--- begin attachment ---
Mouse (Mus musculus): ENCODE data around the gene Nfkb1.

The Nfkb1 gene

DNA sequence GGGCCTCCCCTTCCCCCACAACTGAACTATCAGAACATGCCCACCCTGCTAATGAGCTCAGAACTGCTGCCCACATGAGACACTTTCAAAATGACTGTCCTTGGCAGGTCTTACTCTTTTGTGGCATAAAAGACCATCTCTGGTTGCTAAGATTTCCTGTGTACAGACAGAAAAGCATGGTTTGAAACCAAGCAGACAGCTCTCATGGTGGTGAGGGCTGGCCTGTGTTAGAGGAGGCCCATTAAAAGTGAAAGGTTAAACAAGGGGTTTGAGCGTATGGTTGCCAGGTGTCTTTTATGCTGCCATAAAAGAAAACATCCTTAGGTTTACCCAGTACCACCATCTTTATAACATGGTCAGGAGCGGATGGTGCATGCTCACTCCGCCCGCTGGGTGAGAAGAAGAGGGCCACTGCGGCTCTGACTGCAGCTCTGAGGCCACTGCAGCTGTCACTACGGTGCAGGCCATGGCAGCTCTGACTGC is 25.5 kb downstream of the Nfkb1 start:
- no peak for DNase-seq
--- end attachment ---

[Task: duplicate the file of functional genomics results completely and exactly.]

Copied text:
Mouse (Mus musculus): ENCODE data around the gene Nfkb1.

The Nfkb1 gene

DNA sequence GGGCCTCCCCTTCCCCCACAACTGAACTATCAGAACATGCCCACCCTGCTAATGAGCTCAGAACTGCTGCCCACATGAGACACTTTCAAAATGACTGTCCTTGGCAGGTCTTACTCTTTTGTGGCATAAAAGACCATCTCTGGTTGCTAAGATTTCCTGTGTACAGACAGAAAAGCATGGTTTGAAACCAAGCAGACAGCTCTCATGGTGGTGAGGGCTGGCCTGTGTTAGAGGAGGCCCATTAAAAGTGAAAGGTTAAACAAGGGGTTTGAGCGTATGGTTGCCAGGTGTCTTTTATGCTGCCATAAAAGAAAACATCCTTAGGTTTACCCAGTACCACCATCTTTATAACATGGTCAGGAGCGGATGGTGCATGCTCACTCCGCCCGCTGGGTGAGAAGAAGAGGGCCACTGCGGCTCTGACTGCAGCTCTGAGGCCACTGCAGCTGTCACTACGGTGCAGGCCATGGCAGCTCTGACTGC is 25.5 kb downstream of the Nfkb1 start:
- no peak for DNase-seq